Rogue Traders and Wild Hearts
Rama Krishna Vadlamudi, Hyderabad. 17 September 2011.
www.ramakrishnavadlamudi.blogspot.com We humans have a speculative-cum-creative urge in our minds and hearts. The wildstreak constantly encourages us to explore new worlds and unfamiliar territories. Greatdiscoveries have been made for centuries as a result of our innovative thinking. But whengreed overtakes our emotions, it makes us overconfident and in the end we stumble flaton our face many a time. Imagination knows no bounds in financial markets.Derivates are famously described as ‘financial weapons of mass destruction’ by WarrenBuffett, the legendary US investor (his company Berkshire Hathaway too trades heavilyin the derivatives market is a different issue). Everybody knows what role they played inbringing down the financial world to a near collapse in 2007/2008. As the saying goes,“Guns don’t kill people, people kill people.” It’s the slipshod supervision and regulationthat is responsible for the massive losses caused by derivatives traders.On 15 September 2011, UBS had reported that unauthorized trades by its trader causedlosses to the Investment Bank amounting to $ 2 billion. UBS is a Swiss-based bank. Now,we have come to know the name of the trader is Kweku Adoboli and the 31-year old hassince been arrested by London Police and charged with fraud and false accounting.Nick Leeson, who is nicknamed as
, was responsible for the collapse of the233-year old Barings Bank in 1995. As a derivatives trader for the bank in SingaporeExchange, he speculated and lost a cool $ 1.3 billion for the bank. He put his bets onNikkei, the Japanese stock market index, which crashed after the Kobe earthquake. Themoney was so huge that the bank had no choice but to close down permanently.Jerome Kerviel was working as a trader for Societe Generale’s derivatives desk in Paris.He too had tried to make huge bets on financial markets. In the process, he lost $ 7.2billion of depositors’ money in 2008.Yasuo Hamanaka was well known as ‘Mr Five Per Cent’ or ‘Mr Copper.’ He wasworking as a copper trader for Sumitomo Corporation, Japan. He was doing copper tradesfor his company on the London Metal Exchange and had bought huge positions bykeeping the physical copper ingots in US warehouses. He wanted to corner the entirecopper market of the world. But in the end he stumbled and the total losses for hiscompany were about $ 2.6 billion in 1996.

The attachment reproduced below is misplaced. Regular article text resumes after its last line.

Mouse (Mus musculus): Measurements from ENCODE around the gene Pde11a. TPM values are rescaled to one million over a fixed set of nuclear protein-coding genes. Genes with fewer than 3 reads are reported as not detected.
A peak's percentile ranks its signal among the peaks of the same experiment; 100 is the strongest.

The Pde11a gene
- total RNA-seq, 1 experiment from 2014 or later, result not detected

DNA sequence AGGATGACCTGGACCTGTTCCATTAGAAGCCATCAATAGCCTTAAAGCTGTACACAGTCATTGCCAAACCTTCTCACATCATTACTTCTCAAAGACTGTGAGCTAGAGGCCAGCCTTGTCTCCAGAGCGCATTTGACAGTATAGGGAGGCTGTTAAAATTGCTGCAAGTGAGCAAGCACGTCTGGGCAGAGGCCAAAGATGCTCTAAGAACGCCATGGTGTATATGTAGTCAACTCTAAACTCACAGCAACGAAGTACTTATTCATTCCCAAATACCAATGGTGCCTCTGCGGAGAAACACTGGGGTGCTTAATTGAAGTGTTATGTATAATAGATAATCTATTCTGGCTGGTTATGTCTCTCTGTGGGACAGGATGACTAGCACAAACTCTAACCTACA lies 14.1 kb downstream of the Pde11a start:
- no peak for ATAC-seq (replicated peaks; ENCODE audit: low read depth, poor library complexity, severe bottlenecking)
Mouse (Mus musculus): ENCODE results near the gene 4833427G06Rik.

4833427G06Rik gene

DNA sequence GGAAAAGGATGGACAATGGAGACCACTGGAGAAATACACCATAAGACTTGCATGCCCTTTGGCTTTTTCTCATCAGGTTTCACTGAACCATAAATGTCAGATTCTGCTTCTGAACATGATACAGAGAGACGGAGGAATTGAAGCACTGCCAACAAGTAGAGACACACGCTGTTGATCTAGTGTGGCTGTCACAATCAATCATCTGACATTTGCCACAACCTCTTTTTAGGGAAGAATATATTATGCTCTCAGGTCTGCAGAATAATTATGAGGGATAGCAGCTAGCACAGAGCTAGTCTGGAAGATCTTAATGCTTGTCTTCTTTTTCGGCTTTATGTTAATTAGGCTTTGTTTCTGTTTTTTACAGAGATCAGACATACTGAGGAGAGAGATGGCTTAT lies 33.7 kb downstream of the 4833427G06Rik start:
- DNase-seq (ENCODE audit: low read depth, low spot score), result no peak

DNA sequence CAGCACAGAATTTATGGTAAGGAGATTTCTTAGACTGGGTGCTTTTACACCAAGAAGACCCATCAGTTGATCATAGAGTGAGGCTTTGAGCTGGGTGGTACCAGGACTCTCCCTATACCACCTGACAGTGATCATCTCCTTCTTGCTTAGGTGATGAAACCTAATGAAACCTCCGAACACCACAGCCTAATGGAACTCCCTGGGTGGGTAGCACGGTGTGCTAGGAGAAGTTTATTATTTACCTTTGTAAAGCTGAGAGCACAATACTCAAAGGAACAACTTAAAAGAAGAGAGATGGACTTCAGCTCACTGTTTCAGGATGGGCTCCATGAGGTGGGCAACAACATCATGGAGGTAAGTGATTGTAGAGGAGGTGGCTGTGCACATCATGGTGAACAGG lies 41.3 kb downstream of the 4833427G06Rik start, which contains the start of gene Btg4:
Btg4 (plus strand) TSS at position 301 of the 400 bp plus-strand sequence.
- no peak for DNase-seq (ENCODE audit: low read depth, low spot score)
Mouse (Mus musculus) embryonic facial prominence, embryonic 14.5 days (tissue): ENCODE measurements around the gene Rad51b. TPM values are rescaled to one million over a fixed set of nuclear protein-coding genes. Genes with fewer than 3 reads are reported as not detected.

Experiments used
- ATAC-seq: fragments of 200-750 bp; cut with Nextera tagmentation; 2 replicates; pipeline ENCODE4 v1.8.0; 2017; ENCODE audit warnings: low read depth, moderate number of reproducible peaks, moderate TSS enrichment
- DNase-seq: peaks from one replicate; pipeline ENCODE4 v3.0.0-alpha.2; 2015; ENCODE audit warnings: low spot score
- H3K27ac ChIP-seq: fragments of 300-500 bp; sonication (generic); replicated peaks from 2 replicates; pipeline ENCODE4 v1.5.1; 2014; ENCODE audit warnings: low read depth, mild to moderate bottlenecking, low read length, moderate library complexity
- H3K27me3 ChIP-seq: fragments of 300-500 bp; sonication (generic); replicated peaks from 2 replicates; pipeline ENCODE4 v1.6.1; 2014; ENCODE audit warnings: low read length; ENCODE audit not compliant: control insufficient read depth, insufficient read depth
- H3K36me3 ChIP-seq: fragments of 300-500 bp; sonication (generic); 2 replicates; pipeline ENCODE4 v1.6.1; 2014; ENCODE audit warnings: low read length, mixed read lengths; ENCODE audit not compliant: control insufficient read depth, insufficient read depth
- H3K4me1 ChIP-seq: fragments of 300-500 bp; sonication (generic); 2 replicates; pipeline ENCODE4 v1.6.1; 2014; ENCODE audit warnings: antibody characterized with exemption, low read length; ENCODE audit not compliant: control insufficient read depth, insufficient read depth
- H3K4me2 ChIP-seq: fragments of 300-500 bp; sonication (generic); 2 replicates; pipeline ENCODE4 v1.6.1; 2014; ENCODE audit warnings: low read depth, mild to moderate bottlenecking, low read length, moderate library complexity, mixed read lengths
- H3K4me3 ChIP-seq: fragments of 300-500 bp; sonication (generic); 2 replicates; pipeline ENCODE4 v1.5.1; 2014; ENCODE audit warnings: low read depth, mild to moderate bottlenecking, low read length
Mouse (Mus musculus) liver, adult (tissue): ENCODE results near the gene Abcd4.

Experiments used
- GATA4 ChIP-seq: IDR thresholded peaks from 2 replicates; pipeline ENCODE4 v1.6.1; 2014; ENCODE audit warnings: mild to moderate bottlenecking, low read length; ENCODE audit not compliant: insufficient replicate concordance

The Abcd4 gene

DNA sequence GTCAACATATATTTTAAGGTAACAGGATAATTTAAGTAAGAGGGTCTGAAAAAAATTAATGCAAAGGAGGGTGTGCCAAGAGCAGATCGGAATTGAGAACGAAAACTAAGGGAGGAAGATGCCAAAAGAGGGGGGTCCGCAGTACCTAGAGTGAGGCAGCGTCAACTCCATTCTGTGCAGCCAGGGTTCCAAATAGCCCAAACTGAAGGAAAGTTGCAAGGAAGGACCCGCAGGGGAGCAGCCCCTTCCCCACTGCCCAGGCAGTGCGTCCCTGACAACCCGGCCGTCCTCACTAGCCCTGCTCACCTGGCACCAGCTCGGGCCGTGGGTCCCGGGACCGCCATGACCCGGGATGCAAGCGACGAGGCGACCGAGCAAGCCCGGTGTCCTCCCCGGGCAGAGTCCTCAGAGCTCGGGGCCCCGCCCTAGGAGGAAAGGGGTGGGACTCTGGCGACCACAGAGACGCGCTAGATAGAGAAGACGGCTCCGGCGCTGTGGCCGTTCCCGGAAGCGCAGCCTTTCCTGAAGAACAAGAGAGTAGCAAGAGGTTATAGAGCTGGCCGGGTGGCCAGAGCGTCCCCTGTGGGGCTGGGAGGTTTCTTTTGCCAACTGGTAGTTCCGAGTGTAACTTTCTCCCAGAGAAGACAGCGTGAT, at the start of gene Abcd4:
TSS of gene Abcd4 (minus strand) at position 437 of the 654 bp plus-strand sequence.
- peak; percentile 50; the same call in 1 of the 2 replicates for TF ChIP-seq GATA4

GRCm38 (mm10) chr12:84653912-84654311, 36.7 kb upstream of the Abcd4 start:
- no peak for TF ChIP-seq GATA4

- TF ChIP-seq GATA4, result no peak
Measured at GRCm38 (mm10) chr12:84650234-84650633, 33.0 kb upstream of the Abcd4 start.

What is the Common Thread?
Amusingly, in all these cases the banks/companies claim they were kept in the dark bythese erratic traders and their trades were unauthorized. Yasuo Hamanaka had beenspeculating in the copper market for 10 years. One fails to understand how SumitomoCorporation could claim the trades were unauthorized. It’s very clear that banks’ andcompanies’ risk management and supervisory practices were very poor, to say the least.